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Blogs | September 18, 2015
4 minute read

MSC hears controversy over the COA’s proposal to restrict citation to unpublished opinions

The Michigan Supreme Court always holds public hearings on new court rule proposals, but this week's hearing marked a rare event. Not only did the MSC hear from practitioners, it also heard arguments from representatives of the Court of Appeals itself.  Judges Elizabeth Gleicher and Christopher Murray, members of the COA's Rules Committee, came to defend the COA's proposal, against the barrage of unified opposition from the bar.  The MSC regularly hears objections to COA decisions, but only in a hearing like this does the COA itself get to show up and present argument in defense of its position! There is no link yet to a video archive of the hearing, but the debate is summarized below.

For those not familiar with the proposal, the rule amendment proposes to insert the following provision into MCR 7.215(C): "Citation to such [unpublished] opinions in a party's brief is disfavored unless the unpublished opinion directly relates to the case currently on appeal and published authority is insufficient to address the issue on appeal."  Moreover, if practitioners do cite unpublished authority in their brief, they must explain "why existing published authority is insufficient to resolve the issue."  

The unanimous opposition to these provisions from the bar boils down to two objections, one principled and one practical.  The principled objection is that the rule on its face subordinates unpublished authority to a "disfavored" category, one below the category of "persuasive authority" in which we find law review articles and foreign case law. Justice Markman eloquently explained in his dissent at the end of the administrative order why unpublished authority does not deserve this treatment.  In sum, it is not just a letter to the parties, it is a reasoned decision of the court and as such is the law, even though it is not binding on future panels.  The practical objection is that the rule would be difficult for conscientious practitioners to apply because the precondition for citing unpublished opinions is vague:  the published authority must be "insufficient."  Does that mean it does not "serve as well as" the published authority (a phrase used in the Alaska and North Carolina citation rules) or does it mean one cannot fashion an argument by extension or analogy to published authority--a far more difficult condition to satisfy?  

To summarize their concerns in an illustrative fashion, the proposed language contains both a lightning rod and a license to kill.  The lightning rod is the word "disfavored."  It attracted a storm of criticism from practitioners, and it is likely draw ire from a Court of Appeals judge toward any brief that does meet the rule's subjective standard. The license to kill is the subjective standard itself, embodied in the word "insufficient."  One might say that those states prohibiting citation to unpublished opinions believe there is no situation where published authority is insufficient, and there are likely some judges on the Michigan Court of Appeals that agree with that sentiment.   Because it is subjective, this rule gives them license to kill off the unpublished opinion, at their discretion.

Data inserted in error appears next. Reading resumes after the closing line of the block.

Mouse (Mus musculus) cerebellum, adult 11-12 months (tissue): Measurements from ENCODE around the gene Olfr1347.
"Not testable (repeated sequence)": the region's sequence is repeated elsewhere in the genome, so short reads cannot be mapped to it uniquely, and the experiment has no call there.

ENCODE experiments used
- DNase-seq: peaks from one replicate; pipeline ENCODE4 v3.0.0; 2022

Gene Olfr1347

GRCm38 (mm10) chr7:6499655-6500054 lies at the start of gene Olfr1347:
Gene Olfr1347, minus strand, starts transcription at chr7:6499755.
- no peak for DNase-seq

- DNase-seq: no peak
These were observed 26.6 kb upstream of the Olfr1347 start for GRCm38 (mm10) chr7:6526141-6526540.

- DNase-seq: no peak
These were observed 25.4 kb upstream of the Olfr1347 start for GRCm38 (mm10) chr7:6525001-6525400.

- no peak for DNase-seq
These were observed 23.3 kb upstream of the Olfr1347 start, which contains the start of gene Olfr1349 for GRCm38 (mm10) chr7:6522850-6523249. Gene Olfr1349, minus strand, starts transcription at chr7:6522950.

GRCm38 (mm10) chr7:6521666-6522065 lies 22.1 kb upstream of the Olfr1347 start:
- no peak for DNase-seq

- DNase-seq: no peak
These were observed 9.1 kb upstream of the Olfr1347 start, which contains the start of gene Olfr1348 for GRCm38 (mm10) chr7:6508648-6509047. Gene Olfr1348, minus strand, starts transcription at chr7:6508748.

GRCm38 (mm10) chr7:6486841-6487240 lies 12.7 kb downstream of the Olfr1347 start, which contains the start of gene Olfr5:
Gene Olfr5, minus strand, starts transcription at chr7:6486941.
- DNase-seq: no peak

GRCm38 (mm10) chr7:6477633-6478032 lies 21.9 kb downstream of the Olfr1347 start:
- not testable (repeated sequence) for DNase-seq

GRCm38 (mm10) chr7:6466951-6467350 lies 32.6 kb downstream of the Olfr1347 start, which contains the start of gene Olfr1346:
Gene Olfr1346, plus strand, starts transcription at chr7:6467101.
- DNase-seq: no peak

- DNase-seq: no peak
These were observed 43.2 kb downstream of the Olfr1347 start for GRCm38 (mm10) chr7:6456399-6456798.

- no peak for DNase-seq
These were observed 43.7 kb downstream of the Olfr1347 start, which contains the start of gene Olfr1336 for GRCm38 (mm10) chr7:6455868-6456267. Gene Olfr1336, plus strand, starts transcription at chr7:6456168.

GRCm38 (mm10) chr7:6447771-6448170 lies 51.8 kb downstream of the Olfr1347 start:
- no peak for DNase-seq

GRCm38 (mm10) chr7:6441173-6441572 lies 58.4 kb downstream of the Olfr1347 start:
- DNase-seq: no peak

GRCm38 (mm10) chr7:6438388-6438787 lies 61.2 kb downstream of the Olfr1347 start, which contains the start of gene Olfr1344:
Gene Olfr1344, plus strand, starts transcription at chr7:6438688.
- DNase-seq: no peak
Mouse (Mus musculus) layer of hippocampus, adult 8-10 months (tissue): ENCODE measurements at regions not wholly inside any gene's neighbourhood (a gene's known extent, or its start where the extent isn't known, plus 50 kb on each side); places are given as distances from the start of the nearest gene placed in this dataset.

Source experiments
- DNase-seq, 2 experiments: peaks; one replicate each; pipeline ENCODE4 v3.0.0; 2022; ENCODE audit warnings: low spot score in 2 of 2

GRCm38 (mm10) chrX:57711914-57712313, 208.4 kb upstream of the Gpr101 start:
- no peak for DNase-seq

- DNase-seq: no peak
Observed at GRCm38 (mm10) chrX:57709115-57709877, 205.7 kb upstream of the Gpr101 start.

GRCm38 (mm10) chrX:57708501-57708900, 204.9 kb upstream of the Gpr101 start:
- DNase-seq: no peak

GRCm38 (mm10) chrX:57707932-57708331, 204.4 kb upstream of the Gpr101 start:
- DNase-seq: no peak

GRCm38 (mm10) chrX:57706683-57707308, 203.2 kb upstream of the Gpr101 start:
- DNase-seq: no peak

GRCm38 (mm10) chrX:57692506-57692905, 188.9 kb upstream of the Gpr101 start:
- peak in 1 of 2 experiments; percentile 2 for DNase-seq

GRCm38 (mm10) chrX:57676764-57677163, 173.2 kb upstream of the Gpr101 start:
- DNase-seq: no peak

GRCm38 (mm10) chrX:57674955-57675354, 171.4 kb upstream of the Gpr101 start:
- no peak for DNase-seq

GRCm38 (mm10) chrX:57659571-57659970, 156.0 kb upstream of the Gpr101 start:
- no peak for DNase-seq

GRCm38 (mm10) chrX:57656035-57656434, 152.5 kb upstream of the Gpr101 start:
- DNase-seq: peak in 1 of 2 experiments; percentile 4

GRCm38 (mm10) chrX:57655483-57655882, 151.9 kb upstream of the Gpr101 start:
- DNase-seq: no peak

Judges Gleicher and Murray may have disagreed with the principled objection to some extent; they focused their argument on the rule's modest objective to stop the annoying, unhelpful habit among some practitioners of citing unpublished opinions for well-settled legal propositions.  They also contend that the rule falls within the mainstream of citation rules across the country.  

Based the recent 50-state survey of citation rules the Council for the Appellate Practice Section received from the Court of Appeals Rules Committee, the rule is not mainstream.  In fact, comparing that survey to earlier statistical information, this rule goes in the opposite direction from the national trend.  In 2001, based on a then-recent survey, Ninth Circuit Court of Appeals Judge Kozinski --a staunch advocate of "no citation" rules--argued to the House Judiciary Committee that 35 states had no-citation rules.  If one removes those states that prohibit citation only to summary orders, the number drops to approximately 31.  According to the Court of Appeals' more recent survey, today there are only about 16 states with no-citation rules (again, depending on classification).  In the last 14 years, around 16 states have defected from the land of no citation to the land of free citation.  The federal appellate courts experienced a similar trend over that time, culminating in a recent amendment to the federal rules that prohibits circuits from barring citation to unpublished opinions.  

Of the 16 states which moved from no citation to allowing citation, only three--Alaska, Kansas, and North Carolina--adopted a rule that "discouraged" citation to unpublished descisions.  And two of those allowed citation when the published authority would not "serve as well as" the unpublished authority, arguably a less burdensome condition than published authority being "insufficient."

Practitioners were not unsympathetic to the COA's desire to improve briefing practices; both the Appellate Practice Section and from Michigan Coalition of Family Law Appellate Attorneys suggested alternative ways of dealing with the problem, and even alternative language if a rule must adopted.